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Regulation Review & Definitions

In Chapter 1 we will review basic principles of workplace safety and preparation.



CHAPTER 1 – Regulation Review

Responsibility and Duty:

Occupation Health and Safety (OH&S) legislation imposes a duty on an employer to protect its workers. Legislation also imposes a duty on workers to report hazards and work safely.

It is everyone’s responsibility and duty to:

  • Report spills quickly and correctly.
  • Clean up or restore the site to pre-spill conditions.

Emergency Response Plans:

The Occupational Health and Safety Act (provincial, territorial or federal) typically shows clear requirements that the workplace must have an emergency response plan:

  • An employer must establish an emergency response plan for responding to an emergency that may require rescue or evacuation.
  • An employer must involve affected workers in establishing the emergency response plan.
  • An employer must ensure the emergency response plan is current.

Contents of the Plan:

  • Identification of potential emergencies
  • Procedures for dealing with the identified emergencies
  • Identification, location, and operational procedures for emergency equipment
  • Emergency response training requirements
  • Location and use of emergency facilities
  • Fire protection requirements
  • Alarm and emergency communication requirements
  • First aid services required
  • Procedures for rescue and evacuation
  • Designated rescue and evacuation workers

Rescue and Evacuation Workers:

  • An employer must designate workers who will provide rescue services and supervise evacuation procedures in an emergency.
  • A employer must ensure that designated rescue and emergency workers are trained in emergency response appropriate to the work site and the potential emergencies identified in the emergency response plan.
  • The training must include exercises appropriate to the work site that simulate the potential emergencies in the emergency response plan.
  • The training exercises must be repeated at the intervals required to ensure that the designated rescuer and vocational workers are competent to carry out their duties.


  • An employer must provide workers with personal protective clothing (PPE) and equipment appropriate to the work site and the potential emergencies identified in the emergency response plan.
  • Workers who respond to an emergency must wear and use personal protective clothing and equipment appropriate to the work site and the emergency.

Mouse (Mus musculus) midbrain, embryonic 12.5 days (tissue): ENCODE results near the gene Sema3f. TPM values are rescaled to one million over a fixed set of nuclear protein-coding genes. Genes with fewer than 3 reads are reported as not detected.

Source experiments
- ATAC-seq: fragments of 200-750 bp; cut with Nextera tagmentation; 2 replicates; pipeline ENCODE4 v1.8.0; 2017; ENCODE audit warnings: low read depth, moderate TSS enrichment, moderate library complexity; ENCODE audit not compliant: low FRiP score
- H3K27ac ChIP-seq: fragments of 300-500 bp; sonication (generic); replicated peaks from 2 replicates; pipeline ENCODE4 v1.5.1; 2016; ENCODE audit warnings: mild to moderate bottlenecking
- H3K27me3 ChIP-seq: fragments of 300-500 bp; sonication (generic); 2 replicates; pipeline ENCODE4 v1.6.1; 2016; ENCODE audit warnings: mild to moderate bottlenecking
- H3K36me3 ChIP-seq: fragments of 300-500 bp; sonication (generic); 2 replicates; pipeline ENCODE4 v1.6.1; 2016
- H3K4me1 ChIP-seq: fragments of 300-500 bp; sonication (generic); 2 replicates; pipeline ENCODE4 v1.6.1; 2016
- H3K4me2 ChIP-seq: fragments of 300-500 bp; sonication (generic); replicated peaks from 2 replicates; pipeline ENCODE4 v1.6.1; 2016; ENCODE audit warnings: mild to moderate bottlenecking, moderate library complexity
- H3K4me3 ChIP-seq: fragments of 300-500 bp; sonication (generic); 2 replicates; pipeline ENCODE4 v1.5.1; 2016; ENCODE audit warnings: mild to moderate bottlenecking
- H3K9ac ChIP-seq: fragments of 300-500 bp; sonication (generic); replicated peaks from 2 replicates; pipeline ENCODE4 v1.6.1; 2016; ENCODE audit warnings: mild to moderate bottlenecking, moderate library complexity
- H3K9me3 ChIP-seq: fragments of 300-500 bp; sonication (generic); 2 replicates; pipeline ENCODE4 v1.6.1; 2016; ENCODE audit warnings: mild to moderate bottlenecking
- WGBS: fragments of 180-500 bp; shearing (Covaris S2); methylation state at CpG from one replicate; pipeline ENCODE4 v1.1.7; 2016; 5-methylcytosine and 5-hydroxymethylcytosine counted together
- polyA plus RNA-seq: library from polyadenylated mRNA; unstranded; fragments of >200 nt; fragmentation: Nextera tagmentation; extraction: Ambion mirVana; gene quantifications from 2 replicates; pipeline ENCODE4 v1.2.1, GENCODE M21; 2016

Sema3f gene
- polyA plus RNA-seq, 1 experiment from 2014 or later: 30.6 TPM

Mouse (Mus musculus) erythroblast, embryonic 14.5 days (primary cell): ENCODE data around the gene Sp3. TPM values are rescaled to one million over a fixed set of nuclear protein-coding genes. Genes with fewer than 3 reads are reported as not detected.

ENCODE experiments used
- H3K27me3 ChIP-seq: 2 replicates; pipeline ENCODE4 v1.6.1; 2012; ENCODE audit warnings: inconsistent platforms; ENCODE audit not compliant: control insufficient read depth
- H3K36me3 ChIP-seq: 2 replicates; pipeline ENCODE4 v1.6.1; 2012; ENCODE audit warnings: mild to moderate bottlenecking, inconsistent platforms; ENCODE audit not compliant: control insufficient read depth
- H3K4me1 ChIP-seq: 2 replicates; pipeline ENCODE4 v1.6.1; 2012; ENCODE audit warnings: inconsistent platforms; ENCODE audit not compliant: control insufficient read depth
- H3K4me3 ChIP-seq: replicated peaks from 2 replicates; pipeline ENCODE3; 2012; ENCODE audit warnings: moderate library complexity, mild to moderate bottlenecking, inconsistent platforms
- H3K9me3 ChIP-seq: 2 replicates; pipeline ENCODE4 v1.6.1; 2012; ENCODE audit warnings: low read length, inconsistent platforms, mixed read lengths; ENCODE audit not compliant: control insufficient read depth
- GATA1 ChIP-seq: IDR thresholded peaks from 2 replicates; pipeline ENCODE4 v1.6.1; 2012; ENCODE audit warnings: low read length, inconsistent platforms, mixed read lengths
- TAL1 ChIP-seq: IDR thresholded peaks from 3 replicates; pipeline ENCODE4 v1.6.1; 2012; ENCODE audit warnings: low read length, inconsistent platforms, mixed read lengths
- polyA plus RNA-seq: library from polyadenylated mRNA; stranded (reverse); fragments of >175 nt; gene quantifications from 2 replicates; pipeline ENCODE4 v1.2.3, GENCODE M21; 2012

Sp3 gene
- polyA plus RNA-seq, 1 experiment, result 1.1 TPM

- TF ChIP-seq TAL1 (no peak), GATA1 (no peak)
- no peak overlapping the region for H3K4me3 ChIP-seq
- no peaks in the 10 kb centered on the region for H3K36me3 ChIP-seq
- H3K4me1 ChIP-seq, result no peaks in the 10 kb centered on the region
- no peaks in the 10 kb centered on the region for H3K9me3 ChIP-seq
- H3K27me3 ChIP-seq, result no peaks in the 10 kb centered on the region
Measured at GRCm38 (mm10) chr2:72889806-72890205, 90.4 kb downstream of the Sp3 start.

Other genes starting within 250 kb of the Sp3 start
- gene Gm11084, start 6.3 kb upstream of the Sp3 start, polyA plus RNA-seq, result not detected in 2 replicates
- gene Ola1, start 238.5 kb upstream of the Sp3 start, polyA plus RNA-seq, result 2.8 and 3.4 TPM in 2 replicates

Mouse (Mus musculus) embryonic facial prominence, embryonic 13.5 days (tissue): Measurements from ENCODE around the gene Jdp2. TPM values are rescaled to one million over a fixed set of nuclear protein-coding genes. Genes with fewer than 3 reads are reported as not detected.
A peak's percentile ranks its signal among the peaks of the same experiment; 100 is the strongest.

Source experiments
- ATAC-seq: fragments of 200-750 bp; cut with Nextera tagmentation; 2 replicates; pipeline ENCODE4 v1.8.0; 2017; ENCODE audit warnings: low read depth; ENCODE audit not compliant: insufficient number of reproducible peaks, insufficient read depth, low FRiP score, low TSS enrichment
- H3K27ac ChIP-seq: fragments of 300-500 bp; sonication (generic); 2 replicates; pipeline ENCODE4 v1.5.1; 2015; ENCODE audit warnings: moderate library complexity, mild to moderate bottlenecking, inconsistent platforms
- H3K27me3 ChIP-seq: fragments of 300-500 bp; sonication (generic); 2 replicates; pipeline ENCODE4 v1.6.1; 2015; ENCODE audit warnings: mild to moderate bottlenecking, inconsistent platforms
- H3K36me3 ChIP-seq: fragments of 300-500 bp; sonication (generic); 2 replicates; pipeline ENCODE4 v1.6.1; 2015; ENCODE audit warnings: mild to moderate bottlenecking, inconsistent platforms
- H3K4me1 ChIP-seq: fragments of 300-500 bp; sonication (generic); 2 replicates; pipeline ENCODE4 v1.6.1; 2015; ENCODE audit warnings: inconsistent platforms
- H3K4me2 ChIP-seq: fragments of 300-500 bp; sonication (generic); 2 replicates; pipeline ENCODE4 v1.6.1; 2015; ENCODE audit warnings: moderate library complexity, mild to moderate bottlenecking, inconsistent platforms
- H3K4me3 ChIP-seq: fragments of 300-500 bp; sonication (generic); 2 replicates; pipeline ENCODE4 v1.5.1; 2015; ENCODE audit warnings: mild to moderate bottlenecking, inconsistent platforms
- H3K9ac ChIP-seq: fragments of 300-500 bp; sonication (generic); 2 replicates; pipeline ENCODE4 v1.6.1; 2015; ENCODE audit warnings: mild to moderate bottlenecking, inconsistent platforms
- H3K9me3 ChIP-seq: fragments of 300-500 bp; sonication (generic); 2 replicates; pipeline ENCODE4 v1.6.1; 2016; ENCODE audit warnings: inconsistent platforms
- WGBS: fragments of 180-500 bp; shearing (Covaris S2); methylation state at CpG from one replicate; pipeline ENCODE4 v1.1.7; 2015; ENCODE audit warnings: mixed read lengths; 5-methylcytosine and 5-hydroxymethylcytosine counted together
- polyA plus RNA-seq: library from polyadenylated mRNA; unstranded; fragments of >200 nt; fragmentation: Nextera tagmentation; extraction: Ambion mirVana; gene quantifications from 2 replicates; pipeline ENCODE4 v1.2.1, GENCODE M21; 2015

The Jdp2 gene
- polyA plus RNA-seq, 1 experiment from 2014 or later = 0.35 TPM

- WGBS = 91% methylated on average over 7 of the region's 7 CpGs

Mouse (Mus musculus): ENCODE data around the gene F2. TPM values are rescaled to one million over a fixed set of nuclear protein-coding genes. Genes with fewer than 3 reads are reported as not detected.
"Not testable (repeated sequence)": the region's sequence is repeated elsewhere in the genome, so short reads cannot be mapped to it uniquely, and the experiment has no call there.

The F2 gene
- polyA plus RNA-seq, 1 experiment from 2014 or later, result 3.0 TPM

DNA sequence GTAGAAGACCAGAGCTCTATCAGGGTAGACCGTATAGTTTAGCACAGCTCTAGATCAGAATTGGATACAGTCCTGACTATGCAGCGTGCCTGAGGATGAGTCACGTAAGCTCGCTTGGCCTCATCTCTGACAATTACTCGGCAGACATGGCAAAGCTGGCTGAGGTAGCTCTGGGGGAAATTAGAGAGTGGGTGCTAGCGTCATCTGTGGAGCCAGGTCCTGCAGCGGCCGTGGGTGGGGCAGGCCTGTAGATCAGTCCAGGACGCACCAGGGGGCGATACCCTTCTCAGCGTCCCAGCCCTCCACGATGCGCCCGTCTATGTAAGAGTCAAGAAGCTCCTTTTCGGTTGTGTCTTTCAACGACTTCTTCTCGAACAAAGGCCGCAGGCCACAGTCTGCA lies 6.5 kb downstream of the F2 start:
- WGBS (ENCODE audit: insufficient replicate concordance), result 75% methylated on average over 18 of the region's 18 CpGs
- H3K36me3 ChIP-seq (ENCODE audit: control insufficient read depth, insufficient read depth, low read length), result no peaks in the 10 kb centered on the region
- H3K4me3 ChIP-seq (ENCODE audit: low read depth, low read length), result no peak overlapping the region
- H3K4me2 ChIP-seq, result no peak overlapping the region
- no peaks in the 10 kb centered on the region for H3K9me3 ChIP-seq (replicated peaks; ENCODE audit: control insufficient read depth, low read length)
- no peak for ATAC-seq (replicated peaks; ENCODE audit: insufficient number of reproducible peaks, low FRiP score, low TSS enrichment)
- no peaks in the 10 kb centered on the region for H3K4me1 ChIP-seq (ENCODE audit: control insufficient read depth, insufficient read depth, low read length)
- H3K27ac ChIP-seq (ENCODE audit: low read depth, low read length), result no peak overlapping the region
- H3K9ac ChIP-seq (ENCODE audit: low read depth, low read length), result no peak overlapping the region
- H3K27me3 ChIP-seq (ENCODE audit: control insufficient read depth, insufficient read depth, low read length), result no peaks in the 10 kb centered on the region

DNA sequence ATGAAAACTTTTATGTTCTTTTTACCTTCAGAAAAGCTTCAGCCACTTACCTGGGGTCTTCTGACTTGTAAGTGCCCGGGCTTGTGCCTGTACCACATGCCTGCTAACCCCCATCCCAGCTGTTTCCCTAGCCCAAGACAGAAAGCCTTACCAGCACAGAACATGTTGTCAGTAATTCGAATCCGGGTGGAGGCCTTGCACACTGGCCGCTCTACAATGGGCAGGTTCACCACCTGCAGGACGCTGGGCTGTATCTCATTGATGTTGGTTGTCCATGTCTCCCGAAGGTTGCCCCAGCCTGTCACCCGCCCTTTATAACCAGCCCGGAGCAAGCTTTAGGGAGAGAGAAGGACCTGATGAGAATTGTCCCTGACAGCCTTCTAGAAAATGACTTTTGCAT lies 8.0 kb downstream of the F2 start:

Reporting Regulations:

In each province or territory, there are regulations such the Release Reporting Regulation / Environmental Protection and Enhancement Act that sets out reporting requirements on the following:

  • What must be reported
  • When to report
  • How to report
  • To whom reports must be made


Important Terms and Their Definitions:

Adverse Effect
Damage to the environment, humans, their safety and/or property.

Category 1
Low risk and internally manageable.

Category 2
High risk and requires a team response.

A serious and unexpected situation that requires immediate action.

Emergency Response Plan (ERP)
Procedures that assign resources and responsibilities to site-specific situations.

Emergency Response Team (ERT)
Selected individuals trained for site-specific emergencies. Includes Coordinators, Commanders and Managers.

Air, land, water, organisms, and their interacting systems.

Practices and simulations to prepare for real emergencies.

External Resources
Public responders, government agencies, consultants, contractors, suppliers.

A source of potential adverse effects. It can be a situation, a product, or person that poses danger or risk.

Internal Resources
Emergency ResponseTeam (ERT), Incident commanders, Managers.

Spill, discharge, deposit, leak, emit, empty, throw, dump or exhaust.

Reportable Spill
A release of a substance that exceeds regulation guidelines or poses a risk (i.e. released into a watercourse, groundwater or surface water).

A situation involving exposure to a hazard or danger. It is a measure of the probability and severity of an adverse effect.

Matter that is capable of becoming dispersed into the environment or being transformed into something dispersible. It can also be sound, vibration, heat, radiation or other forms of energy that are capable of posing a risk to the environment.


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